“Count of the Saxon Shore” was a title bestowed by Maximian (colleague of Diocletian in the Empire from 286 to 305 A.D.) on the officer whose task it was to protect the coasts of Britain and Gaul from the attacks of the Saxon pirates. It appears to have existed down to the abandonment of Britain by the Romans.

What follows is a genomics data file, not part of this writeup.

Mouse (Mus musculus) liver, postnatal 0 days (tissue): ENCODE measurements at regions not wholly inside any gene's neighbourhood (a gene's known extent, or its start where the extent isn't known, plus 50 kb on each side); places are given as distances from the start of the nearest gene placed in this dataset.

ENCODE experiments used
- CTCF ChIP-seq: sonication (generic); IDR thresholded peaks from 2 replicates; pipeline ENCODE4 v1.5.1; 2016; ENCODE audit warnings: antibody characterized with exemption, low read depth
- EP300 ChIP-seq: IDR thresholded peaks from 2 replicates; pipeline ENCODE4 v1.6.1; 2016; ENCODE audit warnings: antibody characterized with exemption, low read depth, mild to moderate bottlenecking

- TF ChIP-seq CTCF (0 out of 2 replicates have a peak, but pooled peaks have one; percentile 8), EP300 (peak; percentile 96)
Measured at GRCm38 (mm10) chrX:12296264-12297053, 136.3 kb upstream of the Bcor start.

So little is known from history about the last years of the Roman occupation that the writer of fiction has almost a free hand. In this story a novel, but, it is hoped, not an improbable, view is taken of an important event—the withdrawal of the legions. This is commonly assigned to the year 410, when the Emperor Honorius formally withdrew the Imperial protection from Britain. But the usurper Constantine had actually removed the British army two years before; and, as he was busied with the conquest of Gaul and Spain for a considerable time after, it is not likely that they were ever sent back.